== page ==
Parents Backed for Ditching In-Laws To Stay in Hotel Over Annoying ‘Rule’

A woman who wants to leave her in-laws’ house and stay in a hotel has been backed by social media users.

In a post shared to UK parenting forum Mumsnet, which can be seen here, the woman explained that she and her husband had been invited to stay with her in-laws for two nights, along with their children aged 5 and 9.

Numerous studies have documented the tensions that can exist between a husband or wife and their spouse’s parents. An article published in the journal Evolutionary Psychological Science in March found that both men and women report having “more conflict with their mothers-in-law than with their own mothers.”

Stock image of a woman and an older woman. Research shows both men and women have more disputes with their mothers-in-law than their mothers.
Getty

In the Mumsnet case, the woman quickly learned that her in-laws had several rules: the children were not allowed to touch the walls or their grandmother’s trinkets, or play card games on any of the tables in case they scratched the varnish.

The whole family was also expected to go to bed at 8 pm and keep the bedroom doors closed and the lights off.

The woman, who posted using the handle LydiaBennetsUglyBonnet, wrote: “Anyway, this was the same time as DS’s [dear son’s] bedtime. Being a 5-year-old boy he’s terrified of the dark and at home, we leave the landing light on when he’s in bed and the door ajar.

“Did this tonight and stepfather-in-law (SFIL) came out and knocked the landing light off then stomped back into the bedroom. DS screamed for me, so I raced back in and comforted him.”

She added: “Thought SFIL probably didn’t realize that DS would be scared, so I turned it back on then realized that their bedroom door was open a good two feet. SFIL came out and said: ‘Actually the landing light has to stay off. We leave our bedroom door open in case the cat wants to come in and the light being on is disturbing to us trying to sleep.'”

The frustrated mother said this “stupid ‘rule'” was the final straw, questioning why the family had been invited to stay at all.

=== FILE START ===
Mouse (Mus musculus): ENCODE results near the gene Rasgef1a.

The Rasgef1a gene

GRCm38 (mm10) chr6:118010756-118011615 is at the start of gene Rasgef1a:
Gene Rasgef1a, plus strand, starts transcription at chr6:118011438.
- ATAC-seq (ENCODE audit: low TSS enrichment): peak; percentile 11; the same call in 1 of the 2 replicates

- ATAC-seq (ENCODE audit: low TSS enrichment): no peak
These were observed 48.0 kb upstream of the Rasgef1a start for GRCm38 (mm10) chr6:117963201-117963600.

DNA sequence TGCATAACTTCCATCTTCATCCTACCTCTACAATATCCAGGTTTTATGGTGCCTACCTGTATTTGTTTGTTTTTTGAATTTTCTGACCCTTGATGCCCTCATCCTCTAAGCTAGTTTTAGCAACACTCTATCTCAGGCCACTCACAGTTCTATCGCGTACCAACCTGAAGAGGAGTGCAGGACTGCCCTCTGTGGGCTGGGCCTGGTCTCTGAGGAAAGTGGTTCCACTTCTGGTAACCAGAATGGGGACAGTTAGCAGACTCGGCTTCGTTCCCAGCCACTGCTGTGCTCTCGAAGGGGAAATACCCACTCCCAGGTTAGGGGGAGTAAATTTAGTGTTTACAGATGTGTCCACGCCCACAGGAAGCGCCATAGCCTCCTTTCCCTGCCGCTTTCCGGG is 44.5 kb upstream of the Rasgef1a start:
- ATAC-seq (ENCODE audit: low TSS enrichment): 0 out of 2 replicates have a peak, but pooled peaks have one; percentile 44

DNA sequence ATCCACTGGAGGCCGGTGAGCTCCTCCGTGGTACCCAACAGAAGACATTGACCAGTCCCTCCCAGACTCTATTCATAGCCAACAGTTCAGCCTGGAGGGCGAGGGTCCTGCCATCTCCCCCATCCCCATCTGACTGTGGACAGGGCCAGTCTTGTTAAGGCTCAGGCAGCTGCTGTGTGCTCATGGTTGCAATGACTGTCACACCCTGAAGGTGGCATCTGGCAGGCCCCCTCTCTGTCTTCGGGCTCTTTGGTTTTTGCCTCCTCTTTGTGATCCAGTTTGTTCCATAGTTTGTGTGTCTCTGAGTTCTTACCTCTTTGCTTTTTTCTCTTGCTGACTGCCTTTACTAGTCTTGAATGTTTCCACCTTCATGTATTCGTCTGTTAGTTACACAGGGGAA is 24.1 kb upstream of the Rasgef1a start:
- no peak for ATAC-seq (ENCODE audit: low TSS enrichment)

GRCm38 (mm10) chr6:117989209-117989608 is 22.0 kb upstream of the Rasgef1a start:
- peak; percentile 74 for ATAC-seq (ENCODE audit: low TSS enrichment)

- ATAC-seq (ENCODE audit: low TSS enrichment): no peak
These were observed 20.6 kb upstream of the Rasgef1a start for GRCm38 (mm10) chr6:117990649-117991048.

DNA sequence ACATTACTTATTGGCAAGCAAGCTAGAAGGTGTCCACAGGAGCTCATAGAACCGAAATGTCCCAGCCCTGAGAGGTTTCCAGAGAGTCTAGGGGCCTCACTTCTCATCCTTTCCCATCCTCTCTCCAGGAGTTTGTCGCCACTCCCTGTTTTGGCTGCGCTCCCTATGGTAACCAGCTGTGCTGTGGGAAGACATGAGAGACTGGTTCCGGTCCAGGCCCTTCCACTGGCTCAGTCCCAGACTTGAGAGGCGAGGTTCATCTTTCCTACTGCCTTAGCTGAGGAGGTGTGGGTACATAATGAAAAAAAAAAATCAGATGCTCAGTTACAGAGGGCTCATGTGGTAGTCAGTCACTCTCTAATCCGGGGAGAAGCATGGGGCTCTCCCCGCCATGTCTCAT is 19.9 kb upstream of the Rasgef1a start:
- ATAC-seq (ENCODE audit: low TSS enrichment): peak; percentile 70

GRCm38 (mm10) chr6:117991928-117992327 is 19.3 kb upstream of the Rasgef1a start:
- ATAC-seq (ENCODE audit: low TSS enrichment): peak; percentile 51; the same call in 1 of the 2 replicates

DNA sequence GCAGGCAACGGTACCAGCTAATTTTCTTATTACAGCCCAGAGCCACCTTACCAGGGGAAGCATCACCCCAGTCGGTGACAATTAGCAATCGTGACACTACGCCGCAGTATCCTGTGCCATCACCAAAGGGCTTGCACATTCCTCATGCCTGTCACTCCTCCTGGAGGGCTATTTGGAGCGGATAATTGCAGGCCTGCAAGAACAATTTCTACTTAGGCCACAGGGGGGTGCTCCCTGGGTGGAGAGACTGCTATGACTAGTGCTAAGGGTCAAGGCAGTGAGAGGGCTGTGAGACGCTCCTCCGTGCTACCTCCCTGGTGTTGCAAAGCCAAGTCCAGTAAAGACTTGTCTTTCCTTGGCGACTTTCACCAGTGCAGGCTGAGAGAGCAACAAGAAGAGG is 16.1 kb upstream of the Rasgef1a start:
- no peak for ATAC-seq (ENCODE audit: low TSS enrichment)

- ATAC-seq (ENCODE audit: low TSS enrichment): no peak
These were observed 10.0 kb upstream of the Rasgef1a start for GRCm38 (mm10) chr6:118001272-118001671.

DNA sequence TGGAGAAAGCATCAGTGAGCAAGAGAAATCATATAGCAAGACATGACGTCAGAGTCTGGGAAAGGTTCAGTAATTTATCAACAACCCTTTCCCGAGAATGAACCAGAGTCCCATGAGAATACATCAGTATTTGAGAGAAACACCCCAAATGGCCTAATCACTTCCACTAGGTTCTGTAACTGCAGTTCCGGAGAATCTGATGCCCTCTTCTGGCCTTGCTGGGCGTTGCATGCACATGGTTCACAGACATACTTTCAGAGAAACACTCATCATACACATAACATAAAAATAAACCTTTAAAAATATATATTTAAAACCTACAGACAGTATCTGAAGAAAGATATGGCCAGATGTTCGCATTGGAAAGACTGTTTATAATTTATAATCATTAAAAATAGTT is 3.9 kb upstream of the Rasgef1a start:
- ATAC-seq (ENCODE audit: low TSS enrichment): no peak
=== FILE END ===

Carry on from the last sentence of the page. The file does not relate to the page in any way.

She wrote: “Why the f*** did the ILs ask us so desperately to come and stay at their home if they don’t want to make any adjustments for being here? I know it’s their house but does that mean they should make an unnecessarily unpleasant environment for [their] 5-year-old grandson because it might otherwise upset the bloody cat?”

It took the parents more than an hour to calm down their scared child and get him to sleep. The woman asked if it would be unreasonable to book a hotel room instead of staying for a second night, but admitted her in-laws would likely be “extremely offended.”

Since the woman shared her dilemma on Wednesday, the post has attracted more than 200 responses. The overwhelming majority of commenters backed her stance.

One user wrote: “I would go now. They aren’t hosting you are they, really? Bed at eight and stuff your guests’ comfort? Sod that.”

Another added: “I’d never stay there again, but it’s your decision whether to cut and run on this occasion. Never ever stay there again [in my opinion].”

A third user posted: “Prioritize your child. Just say we are going to a hotel tonight as it took two hours to get DS to sleep last night without the landing light on so to save any problem for your cat we will stay elsewhere.

“We’ve had the same happen with keeping the kids quiet while one slept in the day and early evening due to night shifts, sod that ever again. It just means no one can relax or enjoy any of it, I’m so sorry .”

If you have a similar family dilemma, let us know via life@newsweek.com. We can ask experts for advice, and your story could be featured on Newsweek.

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